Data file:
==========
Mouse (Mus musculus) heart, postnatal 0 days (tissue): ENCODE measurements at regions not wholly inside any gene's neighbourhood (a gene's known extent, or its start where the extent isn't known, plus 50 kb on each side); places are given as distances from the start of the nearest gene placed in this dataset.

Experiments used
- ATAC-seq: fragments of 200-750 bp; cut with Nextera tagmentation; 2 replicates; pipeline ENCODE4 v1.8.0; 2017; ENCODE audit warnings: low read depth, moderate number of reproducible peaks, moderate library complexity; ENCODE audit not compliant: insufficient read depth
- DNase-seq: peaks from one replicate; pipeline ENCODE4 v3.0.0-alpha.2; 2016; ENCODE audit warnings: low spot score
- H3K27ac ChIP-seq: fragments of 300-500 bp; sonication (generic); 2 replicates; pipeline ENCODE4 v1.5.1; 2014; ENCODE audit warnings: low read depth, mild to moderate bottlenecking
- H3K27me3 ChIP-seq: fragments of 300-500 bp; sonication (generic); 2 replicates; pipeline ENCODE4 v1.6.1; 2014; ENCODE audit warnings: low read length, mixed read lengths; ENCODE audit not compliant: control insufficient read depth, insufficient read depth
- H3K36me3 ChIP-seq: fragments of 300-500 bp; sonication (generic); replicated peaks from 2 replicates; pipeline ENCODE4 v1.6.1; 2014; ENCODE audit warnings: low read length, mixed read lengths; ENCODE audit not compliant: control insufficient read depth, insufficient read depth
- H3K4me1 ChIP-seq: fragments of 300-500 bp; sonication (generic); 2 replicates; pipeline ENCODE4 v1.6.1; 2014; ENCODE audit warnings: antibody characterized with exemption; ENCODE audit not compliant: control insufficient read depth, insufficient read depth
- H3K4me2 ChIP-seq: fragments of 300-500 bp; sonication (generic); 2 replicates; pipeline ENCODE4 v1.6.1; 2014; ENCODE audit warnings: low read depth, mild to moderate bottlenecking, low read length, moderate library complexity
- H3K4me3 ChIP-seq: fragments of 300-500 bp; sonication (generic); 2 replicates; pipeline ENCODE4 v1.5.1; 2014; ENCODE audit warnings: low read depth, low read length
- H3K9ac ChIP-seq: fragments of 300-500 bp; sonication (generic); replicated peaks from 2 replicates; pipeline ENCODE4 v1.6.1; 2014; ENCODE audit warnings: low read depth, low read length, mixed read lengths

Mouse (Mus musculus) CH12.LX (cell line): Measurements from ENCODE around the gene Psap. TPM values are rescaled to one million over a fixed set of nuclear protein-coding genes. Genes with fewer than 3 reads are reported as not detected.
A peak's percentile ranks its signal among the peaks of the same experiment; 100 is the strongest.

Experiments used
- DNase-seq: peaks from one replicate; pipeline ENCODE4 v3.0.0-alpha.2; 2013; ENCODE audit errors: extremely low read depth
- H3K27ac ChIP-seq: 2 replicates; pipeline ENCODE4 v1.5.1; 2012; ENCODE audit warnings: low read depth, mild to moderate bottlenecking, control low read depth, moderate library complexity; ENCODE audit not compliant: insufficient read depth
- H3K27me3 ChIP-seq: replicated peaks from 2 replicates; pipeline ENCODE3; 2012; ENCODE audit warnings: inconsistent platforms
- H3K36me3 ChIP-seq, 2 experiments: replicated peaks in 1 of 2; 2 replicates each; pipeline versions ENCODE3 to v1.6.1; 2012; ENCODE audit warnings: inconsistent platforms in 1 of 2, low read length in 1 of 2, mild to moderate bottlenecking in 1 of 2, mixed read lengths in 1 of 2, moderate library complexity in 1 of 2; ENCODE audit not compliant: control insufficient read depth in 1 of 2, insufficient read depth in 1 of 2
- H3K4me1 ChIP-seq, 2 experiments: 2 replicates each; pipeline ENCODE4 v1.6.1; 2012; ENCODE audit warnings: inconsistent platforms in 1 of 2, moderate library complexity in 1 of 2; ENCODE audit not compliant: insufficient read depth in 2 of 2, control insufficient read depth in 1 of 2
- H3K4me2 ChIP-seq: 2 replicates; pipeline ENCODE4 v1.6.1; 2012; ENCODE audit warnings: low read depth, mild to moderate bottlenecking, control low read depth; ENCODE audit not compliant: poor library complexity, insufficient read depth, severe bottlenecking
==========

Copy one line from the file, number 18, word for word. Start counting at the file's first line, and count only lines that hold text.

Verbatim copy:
- H3K36me3 ChIP-seq, 2 experiments: replicated peaks in 1 of 2; 2 replicates each; pipeline versions ENCODE3 to v1.6.1; 2012; ENCODE audit warnings: inconsistent platforms in 1 of 2, low read length in 1 of 2, mild to moderate bottlenecking in 1 of 2, mixed read lengths in 1 of 2, moderate library complexity in 1 of 2; ENCODE audit not compliant: control insufficient read depth in 1 of 2, insufficient read depth in 1 of 2